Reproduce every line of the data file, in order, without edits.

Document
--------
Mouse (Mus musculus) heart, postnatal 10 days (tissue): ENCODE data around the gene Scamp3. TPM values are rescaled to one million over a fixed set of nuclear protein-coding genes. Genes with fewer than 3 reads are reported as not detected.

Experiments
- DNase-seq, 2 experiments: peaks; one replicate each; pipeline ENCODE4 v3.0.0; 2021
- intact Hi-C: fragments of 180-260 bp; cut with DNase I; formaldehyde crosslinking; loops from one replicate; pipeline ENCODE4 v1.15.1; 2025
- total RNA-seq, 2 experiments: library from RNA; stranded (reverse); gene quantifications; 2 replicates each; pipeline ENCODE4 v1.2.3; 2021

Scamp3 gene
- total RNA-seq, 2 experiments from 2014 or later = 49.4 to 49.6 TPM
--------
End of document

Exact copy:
Mouse (Mus musculus) heart, postnatal 10 days (tissue): ENCODE data around the gene Scamp3. TPM values are rescaled to one million over a fixed set of nuclear protein-coding genes. Genes with fewer than 3 reads are reported as not detected.

Experiments
- DNase-seq, 2 experiments: peaks; one replicate each; pipeline ENCODE4 v3.0.0; 2021
- intact Hi-C: fragments of 180-260 bp; cut with DNase I; formaldehyde crosslinking; loops from one replicate; pipeline ENCODE4 v1.15.1; 2025
- total RNA-seq, 2 experiments: library from RNA; stranded (reverse); gene quantifications; 2 replicates each; pipeline ENCODE4 v1.2.3; 2021

Scamp3 gene
- total RNA-seq, 2 experiments from 2014 or later = 49.4 to 49.6 TPM